Rob Hart's a Berklee alum, gigs the San Francisco scene, and managed to snag Fareed Haque, Kai Eckhardt, Stu Hamm, and several others as sit-ins on 3000 Realms of 10 Worlds. The disc isn't really a trio, as the line-up changes from trio to quartet and back again from cut to cut, but that's not unusual, and I'm really not sure who comprises the basic configuration anyway (the liner notes are a bit murky on that). More than anything, though, this sometimes reminds me of an old Kudu release, which means you get some great funk, a good deal of modern jazz, some rock, and even a bit of cheeze here and there.
Tis, for instance, is classic nightclub funk, especially with Eric Levy's period organ, verging into 70s Whiskey eclectic rock sneaking over into preliminary hi-gloss prog. Led Zeppelin's Kashmir, however, long since overdone by approximately 3,214,678,901 groups, suffers from a case of Da Cheezoid Stank, the uncredited keyboardist's ill-chosen synth patch throwing what promised to be a mellifluously exotic acoustic recitation into Abba-land. Only Eckhardt's bass solo and Hart's drumwork (more on the Moon-y side than Bonham-esque) salvage the cut, which is otherwise throwaway. The Beatles' I Will, on the other hand, once past the puzzling intro, is a matter of Charles Lloyd meeting a reggae band with a cool Jean-Jacques Perry-ish mini-moog thrown in. The shining moment, however, is Saffron, the track with the inimitable Haque.
That cut also best exemplifies the experimentation going on in 3000 Realms as meter, mode, and mindset change all over the place. Ron Muscat drops in on bass and takes charge in a muscular display, inserting the song's highlight just before Hart solos. As the disc progressed, I was a little reminded of sections of some of Jonas Hellborg's CDs, save that Hart's too much the eclectician here, so much so that focus is often lost, and The Dreaded Noodle Factor takes over more than it should. Xaminer, in fact, is nothing but an excursion in exactly that, nor is the audio balance what it should be. The composition comes off like a premature take from a 70s prog LP reaching beyond itself or an 80s neoprogfusion effort that wasn't sure what it wanted to do in the first place. At any rate, what 3000 Realms started out as is not what it ended up being, everything with everything, and I suspect all it would take to remedy problems would be to import a good outside producer next time around. There's way too much talent here to end up with what turns out to be a friends-just-fucking-around session.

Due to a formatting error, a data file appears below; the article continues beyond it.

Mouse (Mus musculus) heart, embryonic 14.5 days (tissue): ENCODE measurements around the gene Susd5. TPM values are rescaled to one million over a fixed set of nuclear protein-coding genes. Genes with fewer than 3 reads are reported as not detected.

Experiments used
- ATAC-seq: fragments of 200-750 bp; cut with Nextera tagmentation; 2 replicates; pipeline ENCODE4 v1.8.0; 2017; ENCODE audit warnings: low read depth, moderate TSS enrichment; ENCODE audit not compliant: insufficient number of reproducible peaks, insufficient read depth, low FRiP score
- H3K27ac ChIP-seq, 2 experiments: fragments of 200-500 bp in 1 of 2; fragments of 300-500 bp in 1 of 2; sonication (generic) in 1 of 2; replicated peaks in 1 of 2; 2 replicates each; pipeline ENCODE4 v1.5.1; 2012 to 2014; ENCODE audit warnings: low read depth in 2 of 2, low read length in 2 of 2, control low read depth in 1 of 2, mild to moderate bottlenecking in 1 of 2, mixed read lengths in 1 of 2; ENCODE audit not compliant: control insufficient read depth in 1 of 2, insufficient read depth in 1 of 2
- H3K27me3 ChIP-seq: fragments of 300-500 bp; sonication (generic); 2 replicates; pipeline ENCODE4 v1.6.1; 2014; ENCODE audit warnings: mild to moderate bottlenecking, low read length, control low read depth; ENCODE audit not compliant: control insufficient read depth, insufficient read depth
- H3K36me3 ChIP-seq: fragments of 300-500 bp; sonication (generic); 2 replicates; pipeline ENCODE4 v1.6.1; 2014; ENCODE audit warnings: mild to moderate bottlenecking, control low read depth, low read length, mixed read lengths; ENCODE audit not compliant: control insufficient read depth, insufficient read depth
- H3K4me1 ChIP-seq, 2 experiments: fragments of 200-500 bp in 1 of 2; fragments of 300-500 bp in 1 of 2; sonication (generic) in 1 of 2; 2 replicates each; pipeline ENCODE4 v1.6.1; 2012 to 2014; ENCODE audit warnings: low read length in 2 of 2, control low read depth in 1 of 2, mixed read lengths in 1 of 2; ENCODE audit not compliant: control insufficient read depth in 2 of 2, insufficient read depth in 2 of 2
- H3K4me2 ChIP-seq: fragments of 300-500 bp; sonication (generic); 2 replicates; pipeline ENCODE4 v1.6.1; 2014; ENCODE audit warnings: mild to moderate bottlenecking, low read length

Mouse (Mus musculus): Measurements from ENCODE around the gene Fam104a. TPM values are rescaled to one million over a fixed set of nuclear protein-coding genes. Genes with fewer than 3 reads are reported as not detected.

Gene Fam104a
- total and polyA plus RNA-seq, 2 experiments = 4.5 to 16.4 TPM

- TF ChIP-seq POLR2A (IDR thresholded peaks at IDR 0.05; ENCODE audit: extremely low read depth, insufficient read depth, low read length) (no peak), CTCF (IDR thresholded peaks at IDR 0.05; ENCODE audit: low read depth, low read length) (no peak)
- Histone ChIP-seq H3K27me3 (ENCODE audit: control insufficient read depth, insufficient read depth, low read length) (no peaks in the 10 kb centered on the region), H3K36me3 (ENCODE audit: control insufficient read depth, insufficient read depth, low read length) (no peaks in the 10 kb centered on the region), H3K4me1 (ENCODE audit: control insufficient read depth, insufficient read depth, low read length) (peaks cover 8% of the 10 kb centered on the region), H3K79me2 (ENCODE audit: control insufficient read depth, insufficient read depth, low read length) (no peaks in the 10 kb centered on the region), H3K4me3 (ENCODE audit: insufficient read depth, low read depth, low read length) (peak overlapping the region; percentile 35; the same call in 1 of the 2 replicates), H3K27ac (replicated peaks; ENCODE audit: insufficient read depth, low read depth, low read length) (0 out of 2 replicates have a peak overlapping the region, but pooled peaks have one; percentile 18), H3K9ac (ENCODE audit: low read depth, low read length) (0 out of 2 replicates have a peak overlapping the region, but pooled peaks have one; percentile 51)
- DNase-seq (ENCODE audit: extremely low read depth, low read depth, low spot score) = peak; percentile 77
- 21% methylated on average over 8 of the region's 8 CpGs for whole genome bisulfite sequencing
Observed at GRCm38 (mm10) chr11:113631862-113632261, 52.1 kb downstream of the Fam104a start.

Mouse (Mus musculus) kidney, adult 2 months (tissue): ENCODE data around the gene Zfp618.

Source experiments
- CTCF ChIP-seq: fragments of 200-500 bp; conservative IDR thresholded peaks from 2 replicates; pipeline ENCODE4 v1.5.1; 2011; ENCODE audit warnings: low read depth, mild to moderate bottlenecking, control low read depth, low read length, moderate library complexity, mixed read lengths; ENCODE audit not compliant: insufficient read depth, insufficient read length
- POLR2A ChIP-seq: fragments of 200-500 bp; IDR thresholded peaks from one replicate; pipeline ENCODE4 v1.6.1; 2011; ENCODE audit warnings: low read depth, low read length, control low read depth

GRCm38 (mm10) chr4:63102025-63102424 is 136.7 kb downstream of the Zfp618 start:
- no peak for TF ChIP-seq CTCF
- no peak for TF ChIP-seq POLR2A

Edited by: David N. Pyles
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